The new Act also provided for the setting up of an autonomous regulatory body that would encourage new investment in the electricity sector through appropriate regulatory, fiscal and environmental frameworks, harmonized with those of the SADC countries and through strategic partnerships.

Electricity Regulation

In 2005, the Zimbabwe Electricity Regulatory Commission (ZERC) was established in accordance with section 5 of the Electricity Act (Chapter 13:19). However, in line with regional trends in the regulation of the energy sector a policy for the establishment of an all-encompassing energy sector regulator that seeks to harmonise regulation in the energy sector is being adopted. In this regard the Ministry is in the process of enacting the Energy Amendment Bill which seeks to synchronize the Petroleum Act, the Electricity Act and other renewable energy Acts that will provide for, among other things, the setting up of an energy regulator to harmonize regulation in the energy sector as a whole.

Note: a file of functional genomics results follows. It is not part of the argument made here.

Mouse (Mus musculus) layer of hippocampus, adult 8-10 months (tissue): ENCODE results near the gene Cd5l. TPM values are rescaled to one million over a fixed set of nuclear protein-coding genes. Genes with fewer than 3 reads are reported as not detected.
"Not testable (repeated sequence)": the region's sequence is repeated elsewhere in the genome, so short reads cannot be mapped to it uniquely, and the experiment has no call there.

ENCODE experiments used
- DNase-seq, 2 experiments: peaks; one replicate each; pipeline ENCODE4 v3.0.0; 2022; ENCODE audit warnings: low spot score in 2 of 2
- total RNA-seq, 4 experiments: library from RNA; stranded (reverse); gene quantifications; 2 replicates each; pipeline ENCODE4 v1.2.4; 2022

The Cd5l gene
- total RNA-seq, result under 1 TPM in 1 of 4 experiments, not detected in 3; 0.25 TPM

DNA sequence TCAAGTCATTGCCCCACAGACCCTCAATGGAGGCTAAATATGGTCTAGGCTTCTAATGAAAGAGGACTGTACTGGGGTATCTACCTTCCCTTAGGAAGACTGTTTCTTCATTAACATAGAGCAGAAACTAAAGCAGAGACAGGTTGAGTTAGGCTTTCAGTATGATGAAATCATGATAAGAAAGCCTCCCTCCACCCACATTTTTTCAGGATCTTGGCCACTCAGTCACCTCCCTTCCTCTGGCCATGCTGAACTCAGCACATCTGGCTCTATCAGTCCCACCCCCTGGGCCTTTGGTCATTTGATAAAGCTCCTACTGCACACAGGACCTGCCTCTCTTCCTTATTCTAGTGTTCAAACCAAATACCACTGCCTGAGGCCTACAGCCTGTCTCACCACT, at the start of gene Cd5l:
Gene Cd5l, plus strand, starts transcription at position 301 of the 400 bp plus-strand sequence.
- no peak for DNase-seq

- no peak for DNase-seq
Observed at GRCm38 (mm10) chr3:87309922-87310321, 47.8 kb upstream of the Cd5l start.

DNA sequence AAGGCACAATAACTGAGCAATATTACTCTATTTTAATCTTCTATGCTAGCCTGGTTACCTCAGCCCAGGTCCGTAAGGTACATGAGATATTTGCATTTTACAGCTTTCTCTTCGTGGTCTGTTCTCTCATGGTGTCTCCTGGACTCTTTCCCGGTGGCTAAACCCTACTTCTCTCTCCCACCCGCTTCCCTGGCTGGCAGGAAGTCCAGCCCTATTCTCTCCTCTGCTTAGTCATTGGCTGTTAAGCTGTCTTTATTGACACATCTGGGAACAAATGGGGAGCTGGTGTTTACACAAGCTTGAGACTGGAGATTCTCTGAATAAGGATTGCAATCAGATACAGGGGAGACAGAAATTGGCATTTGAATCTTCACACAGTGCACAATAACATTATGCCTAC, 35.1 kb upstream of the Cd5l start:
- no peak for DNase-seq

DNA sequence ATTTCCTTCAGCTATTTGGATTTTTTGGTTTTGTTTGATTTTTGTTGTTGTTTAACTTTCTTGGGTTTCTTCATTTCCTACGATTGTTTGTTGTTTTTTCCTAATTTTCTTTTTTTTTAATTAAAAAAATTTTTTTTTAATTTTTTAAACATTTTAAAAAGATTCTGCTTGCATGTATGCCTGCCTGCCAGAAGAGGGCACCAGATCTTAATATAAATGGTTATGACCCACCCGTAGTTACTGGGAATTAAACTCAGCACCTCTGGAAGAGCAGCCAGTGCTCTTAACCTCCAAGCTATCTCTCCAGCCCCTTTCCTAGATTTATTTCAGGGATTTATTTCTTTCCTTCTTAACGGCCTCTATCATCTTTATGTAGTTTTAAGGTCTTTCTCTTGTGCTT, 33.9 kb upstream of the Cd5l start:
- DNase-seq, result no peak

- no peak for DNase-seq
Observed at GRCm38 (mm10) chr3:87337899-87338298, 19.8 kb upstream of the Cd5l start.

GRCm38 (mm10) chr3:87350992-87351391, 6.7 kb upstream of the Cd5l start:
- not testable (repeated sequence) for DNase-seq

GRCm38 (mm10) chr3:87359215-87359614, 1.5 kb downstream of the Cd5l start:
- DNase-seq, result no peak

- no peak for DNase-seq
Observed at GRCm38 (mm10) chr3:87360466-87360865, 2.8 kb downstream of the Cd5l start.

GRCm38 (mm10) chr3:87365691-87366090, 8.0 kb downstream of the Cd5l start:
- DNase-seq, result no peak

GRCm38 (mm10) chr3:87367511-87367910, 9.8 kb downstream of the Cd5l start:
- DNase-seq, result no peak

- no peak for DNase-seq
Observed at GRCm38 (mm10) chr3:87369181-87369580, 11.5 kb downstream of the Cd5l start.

Zimbabwe Priority Power Projects

These projects, when implemented will have the effect of ameliorating power outages as the country strives to achieve its objective of self-sufficiency in power generation and supply.

The priority projects are detailed below:

Expansion of Kariba South Power Station

Currently Kariba South Power Station is producing 750MW against an installed capacity of 750MW with all 6 units operational, furthermore, Kariba has a total potential for an additional 300MW for the Zimbabwean side. The main objective of this project is to increase capacity at Kariba South Hydro Power Station (Zimbabwean side) by 300MW. Feasibility studies are in place and the lead time for this project is 4 years from financial closure. The estimated total cost for the project is around US$214 million.